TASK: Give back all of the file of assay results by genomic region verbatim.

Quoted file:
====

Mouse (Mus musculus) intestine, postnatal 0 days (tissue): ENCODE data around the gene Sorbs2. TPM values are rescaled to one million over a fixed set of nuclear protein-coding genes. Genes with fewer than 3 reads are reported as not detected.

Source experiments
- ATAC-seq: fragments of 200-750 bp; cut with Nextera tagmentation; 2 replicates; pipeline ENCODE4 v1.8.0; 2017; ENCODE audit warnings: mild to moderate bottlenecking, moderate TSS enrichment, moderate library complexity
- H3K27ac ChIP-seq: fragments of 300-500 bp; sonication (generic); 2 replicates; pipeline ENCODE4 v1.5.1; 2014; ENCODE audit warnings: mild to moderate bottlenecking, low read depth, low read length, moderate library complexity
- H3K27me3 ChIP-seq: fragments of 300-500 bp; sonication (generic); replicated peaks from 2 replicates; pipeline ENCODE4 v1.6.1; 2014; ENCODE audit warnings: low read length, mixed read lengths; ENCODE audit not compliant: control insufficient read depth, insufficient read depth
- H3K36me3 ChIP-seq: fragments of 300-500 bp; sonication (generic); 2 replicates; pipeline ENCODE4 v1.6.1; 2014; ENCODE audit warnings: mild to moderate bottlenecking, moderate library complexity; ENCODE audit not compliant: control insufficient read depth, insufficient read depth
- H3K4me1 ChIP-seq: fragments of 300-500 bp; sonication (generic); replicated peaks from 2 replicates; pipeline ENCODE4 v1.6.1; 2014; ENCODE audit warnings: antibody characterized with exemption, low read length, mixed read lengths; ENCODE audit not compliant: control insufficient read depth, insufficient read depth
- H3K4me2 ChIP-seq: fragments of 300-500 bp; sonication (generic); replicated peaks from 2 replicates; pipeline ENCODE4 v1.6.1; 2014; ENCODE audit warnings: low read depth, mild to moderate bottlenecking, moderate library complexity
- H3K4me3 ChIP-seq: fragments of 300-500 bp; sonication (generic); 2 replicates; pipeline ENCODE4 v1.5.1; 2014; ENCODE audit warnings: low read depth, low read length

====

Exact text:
Mouse (Mus musculus) intestine, postnatal 0 days (tissue): ENCODE data around the gene Sorbs2. TPM values are rescaled to one million over a fixed set of nuclear protein-coding genes. Genes with fewer than 3 reads are reported as not detected.

Source experiments
- ATAC-seq: fragments of 200-750 bp; cut with Nextera tagmentation; 2 replicates; pipeline ENCODE4 v1.8.0; 2017; ENCODE audit warnings: mild to moderate bottlenecking, moderate TSS enrichment, moderate library complexity
- H3K27ac ChIP-seq: fragments of 300-500 bp; sonication (generic); 2 replicates; pipeline ENCODE4 v1.5.1; 2014; ENCODE audit warnings: mild to moderate bottlenecking, low read depth, low read length, moderate library complexity
- H3K27me3 ChIP-seq: fragments of 300-500 bp; sonication (generic); replicated peaks from 2 replicates; pipeline ENCODE4 v1.6.1; 2014; ENCODE audit warnings: low read length, mixed read lengths; ENCODE audit not compliant: control insufficient read depth, insufficient read depth
- H3K36me3 ChIP-seq: fragments of 300-500 bp; sonication (generic); 2 replicates; pipeline ENCODE4 v1.6.1; 2014; ENCODE audit warnings: mild to moderate bottlenecking, moderate library complexity; ENCODE audit not compliant: control insufficient read depth, insufficient read depth
- H3K4me1 ChIP-seq: fragments of 300-500 bp; sonication (generic); replicated peaks from 2 replicates; pipeline ENCODE4 v1.6.1; 2014; ENCODE audit warnings: antibody characterized with exemption, low read length, mixed read lengths; ENCODE audit not compliant: control insufficient read depth, insufficient read depth
- H3K4me2 ChIP-seq: fragments of 300-500 bp; sonication (generic); replicated peaks from 2 replicates; pipeline ENCODE4 v1.6.1; 2014; ENCODE audit warnings: low read depth, mild to moderate bottlenecking, moderate library complexity
- H3K4me3 ChIP-seq: fragments of 300-500 bp; sonication (generic); 2 replicates; pipeline ENCODE4 v1.5.1; 2014; ENCODE audit warnings: low read depth, low read length